“We treat any information like that as a tip and that has to be verified before any action is taken on our part,” [Forest Preserve District Executive Director Marcy DeMauro] said adding, “We would go to the dog park to see if that individual is actually there and using the dog park without a permit.”

So all’s well that ends well in this story – one employee was a little too enthusiastic, and Adamski herself saw the funny side. But if nothing else, let this be another reminder to always think twice before posting anything online. You never know who’s watching.

EmailFacebookTwitterLinkedInRSS

The post Facebook Comment Leads To $50 Fine, Bemusement, Rescission appeared first on IT-Lex.

]]>
http://it-lex.org/facebook-comment-leads-50-fine-bemusement-rescission/feed/ 0
Operators Of Jerk.com Accused Of Deceiving Consumers By The FTC http://it-lex.org/operators-jerk-com-accused-deceiving-consumers-ftc/?utm_source=rss&utm_medium=rss&utm_campaign=operators-jerk-com-accused-deceiving-consumers-ftc http://it-lex.org/operators-jerk-com-accused-deceiving-consumers-ftc/#comments Fri, 30 May 2014 13:00:47 +0000 http://it-lex.org/?p=7803 By IT-Lex Intern Amber Williams (LinkedIn) A recent pre […]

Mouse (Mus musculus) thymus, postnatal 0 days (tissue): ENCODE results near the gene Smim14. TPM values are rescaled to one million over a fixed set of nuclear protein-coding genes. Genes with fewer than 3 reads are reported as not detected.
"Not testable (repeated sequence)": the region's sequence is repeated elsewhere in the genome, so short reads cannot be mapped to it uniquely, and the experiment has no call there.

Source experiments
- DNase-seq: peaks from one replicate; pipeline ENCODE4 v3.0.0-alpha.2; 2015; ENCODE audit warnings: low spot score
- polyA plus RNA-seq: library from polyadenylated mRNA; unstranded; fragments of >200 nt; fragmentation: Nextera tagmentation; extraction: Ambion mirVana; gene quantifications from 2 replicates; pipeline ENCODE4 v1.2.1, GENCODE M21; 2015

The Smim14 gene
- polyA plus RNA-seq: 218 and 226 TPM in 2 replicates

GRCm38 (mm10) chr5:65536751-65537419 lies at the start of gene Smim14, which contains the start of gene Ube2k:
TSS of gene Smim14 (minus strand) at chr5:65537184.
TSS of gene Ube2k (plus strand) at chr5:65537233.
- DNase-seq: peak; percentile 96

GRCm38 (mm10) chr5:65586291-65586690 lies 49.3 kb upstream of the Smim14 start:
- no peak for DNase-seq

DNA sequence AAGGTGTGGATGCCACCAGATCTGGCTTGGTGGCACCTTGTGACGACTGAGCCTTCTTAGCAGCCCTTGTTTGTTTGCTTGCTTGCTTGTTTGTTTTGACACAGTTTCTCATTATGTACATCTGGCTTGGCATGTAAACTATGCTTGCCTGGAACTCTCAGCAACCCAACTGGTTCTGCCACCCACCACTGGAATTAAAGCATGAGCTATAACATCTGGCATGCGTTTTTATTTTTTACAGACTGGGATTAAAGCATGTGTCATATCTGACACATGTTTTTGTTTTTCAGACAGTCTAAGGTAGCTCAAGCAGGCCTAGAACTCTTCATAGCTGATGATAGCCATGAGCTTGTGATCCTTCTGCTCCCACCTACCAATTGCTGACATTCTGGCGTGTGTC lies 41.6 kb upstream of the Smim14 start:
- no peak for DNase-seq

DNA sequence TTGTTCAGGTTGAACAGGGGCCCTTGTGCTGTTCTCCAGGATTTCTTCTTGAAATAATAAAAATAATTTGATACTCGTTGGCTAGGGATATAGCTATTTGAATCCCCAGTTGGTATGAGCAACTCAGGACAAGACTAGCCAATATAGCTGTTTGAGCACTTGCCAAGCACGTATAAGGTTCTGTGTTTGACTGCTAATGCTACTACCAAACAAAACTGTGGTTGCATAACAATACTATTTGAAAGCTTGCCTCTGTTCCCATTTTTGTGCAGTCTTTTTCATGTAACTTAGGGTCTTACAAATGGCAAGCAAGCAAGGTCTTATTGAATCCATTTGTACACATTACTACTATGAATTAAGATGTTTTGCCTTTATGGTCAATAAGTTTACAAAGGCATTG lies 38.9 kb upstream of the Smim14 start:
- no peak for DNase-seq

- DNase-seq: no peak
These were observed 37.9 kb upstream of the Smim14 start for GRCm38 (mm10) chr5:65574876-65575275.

The post Operators Of Jerk.com Accused Of Deceiving Consumers By The FTC appeared first on IT-Lex.

]]>
litigation500By IT-Lex Intern Amber Williams (LinkedIn)

A recent press release from the FTC announced that the operators of Jerk.com had been charged with deceiving customers. Apparently, the defendants registered multiple websites with Facebook and allegedly used Facebook’s application programming interfaces to download the personal information and photos of more than 73 million people, including kids, for their Jerk.com profile database.

Jerk.com is a website that creates profiles of people, labeling the person a “Jerk” or “not a Jerk.”  Other individuals can search for people on the Jerk.com database and click a button designating the person as a jerk, or not, and the individual can also leave comments on profiles.  Some of the posts subject people to abusive and derisive comments:

“Omg I hate this kid he\’s such a loser”

and